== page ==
The only real drawback of storing food in your kitchen is that you may unintentionally stow off your food stores to visitors.
Basement – The basement is one of the main areas that people store their survival food. It’s best if you have a finished basement, but any basement will work.
Most people can make a large amount of space available in their basements for food storage. If you haven’t finished your basement already, it’s a great idea to add in a food storage room when you do. This makes finding space to store food and water much easier.
I like basements for survival food storage because they typically remain cool, even in the summer and they let you put your food in an area that’s not visible to everyone that happens to visit your home.
If you have insect or rodent problems then your basement may not be ideal for food storage. Some basements also have issues with water and dampness. If you have these problems, be sure to tackle them before you begin storing food in your basement.
Under the Bed – The space under the bed is normally completely wasted. I find that putting some of my food storage under there is a great way to put that space to use.
If you don’t happen to have enough clearance under your bed, you can use something as simple as bricks to add a little extra height. Normally this is enough to give you plenty of room to get cases of #10 cans or other items under your bed.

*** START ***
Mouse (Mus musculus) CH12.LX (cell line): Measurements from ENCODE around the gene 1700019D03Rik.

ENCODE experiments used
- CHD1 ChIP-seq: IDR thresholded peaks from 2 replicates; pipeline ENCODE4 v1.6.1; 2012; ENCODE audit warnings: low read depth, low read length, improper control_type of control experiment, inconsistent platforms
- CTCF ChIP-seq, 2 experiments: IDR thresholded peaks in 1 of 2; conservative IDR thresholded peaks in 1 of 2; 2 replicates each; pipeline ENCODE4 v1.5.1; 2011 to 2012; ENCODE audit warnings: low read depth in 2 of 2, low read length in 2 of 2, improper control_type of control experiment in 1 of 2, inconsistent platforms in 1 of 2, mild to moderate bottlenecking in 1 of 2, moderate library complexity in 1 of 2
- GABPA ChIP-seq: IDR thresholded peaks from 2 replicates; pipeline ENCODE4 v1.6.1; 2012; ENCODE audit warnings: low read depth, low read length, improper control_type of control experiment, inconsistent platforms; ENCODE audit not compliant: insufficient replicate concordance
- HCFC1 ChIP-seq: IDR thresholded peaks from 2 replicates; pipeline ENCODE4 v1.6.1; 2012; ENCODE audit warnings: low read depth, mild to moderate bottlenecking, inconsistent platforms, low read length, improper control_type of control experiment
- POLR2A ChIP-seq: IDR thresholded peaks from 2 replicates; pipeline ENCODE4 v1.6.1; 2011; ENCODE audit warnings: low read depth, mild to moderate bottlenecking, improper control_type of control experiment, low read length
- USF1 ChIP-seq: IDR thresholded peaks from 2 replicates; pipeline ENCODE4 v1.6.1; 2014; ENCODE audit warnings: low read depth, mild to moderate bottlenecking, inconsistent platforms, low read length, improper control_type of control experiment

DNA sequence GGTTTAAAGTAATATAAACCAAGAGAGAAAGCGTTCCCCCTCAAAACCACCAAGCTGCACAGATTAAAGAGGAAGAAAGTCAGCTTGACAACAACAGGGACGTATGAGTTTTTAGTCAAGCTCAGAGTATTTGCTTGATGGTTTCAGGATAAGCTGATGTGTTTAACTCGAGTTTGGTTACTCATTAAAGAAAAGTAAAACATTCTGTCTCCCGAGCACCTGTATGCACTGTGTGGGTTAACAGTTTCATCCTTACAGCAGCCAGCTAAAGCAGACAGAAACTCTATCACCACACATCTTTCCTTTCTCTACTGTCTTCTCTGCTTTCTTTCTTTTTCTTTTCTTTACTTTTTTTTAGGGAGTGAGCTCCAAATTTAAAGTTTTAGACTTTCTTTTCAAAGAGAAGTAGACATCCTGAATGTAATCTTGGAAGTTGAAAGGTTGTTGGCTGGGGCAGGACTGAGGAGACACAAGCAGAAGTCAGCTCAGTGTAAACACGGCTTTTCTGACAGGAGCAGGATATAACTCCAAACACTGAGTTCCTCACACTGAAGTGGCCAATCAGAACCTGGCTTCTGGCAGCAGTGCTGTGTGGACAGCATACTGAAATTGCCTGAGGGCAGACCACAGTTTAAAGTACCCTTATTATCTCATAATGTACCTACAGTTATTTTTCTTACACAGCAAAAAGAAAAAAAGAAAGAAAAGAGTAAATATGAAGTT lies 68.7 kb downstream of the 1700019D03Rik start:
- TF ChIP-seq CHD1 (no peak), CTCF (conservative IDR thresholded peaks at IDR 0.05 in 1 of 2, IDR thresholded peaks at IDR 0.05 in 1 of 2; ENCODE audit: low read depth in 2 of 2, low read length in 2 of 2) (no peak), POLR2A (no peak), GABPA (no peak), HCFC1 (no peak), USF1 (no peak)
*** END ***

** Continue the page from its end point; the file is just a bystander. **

The best part of storing food under the bed is there really aren’t any drawbacks. The space under your bed typically isn’t being used anyway.
Closets – Closets are another natural space to store food. They’re designed to be storage spaces so why wouldn’t you use it?
If you’re like me, then you probably have a lot of other things jammed in your closets. Go through them and get rid of all the junk that you have in there. If you haven’t even opened that box from when you moved 5 years ago, you can probably safely get rid of it and never miss it.
This behind the door organizer makes use of the wasted space behind your door.
Try to use all of the available space in your closets. This means stacking food up behind the clothes that are hanging in there and filling in space on the shelves.
If you have room above the door in your closet, you should look into building some over the door shelves. Some closets can gain a huge amount of storage by using this wasted space!